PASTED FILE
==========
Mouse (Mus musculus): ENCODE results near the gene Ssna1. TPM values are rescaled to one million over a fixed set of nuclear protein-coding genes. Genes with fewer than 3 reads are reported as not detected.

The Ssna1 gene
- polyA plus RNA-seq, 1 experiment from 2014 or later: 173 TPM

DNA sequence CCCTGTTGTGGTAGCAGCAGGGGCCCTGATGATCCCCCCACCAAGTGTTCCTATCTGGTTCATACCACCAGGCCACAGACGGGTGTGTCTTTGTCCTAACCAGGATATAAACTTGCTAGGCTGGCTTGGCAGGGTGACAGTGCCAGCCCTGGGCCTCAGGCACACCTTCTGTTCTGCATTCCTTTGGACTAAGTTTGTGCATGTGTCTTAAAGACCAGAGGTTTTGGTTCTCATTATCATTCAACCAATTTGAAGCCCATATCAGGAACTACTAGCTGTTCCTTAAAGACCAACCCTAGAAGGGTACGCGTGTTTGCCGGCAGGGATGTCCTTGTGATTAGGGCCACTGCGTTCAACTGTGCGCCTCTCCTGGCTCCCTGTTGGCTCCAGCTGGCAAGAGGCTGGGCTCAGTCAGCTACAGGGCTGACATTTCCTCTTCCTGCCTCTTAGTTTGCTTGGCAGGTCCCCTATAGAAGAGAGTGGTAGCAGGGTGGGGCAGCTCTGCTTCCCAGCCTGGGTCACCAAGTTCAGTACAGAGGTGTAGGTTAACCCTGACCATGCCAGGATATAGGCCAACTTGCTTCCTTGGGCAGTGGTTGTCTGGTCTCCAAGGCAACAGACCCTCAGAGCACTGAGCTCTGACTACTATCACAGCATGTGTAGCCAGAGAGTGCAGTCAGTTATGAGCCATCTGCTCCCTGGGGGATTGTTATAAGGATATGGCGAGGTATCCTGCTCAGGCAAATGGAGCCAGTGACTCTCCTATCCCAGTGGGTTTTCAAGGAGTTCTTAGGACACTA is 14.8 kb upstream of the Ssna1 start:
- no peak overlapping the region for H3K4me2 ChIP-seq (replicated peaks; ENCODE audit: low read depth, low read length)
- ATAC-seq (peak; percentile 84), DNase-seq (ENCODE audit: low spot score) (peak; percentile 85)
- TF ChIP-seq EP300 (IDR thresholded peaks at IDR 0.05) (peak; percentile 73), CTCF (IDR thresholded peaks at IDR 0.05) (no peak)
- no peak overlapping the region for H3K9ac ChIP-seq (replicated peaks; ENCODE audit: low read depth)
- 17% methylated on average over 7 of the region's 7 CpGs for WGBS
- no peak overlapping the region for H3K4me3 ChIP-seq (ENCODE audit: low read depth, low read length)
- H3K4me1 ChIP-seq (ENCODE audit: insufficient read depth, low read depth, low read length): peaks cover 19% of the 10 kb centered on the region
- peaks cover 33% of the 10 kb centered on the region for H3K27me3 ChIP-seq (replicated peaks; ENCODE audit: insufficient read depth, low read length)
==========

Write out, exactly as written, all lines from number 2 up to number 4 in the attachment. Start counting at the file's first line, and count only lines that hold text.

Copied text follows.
The Ssna1 gene
- polyA plus RNA-seq, 1 experiment from 2014 or later: 173 TPM

DNA sequence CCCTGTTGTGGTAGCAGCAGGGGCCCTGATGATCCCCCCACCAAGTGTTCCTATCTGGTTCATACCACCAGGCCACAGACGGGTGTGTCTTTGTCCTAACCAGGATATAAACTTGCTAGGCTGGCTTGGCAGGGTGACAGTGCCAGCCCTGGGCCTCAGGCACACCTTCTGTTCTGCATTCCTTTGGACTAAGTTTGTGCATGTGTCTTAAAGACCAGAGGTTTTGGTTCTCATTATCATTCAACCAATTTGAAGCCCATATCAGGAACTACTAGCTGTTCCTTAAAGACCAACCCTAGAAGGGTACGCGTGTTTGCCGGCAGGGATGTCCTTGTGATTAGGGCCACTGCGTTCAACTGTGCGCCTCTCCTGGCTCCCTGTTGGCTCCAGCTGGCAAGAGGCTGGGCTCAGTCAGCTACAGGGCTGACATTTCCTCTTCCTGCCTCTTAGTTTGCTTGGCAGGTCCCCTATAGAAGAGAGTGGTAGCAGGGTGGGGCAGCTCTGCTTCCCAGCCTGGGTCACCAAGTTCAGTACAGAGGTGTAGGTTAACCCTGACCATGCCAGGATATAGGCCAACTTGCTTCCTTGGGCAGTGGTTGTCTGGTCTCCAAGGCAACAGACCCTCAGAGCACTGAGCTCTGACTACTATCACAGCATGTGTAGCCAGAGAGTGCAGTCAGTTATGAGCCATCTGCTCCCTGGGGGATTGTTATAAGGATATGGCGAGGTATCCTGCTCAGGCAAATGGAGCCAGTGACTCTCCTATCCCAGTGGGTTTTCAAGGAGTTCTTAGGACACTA is 14.8 kb upstream of the Ssna1 start: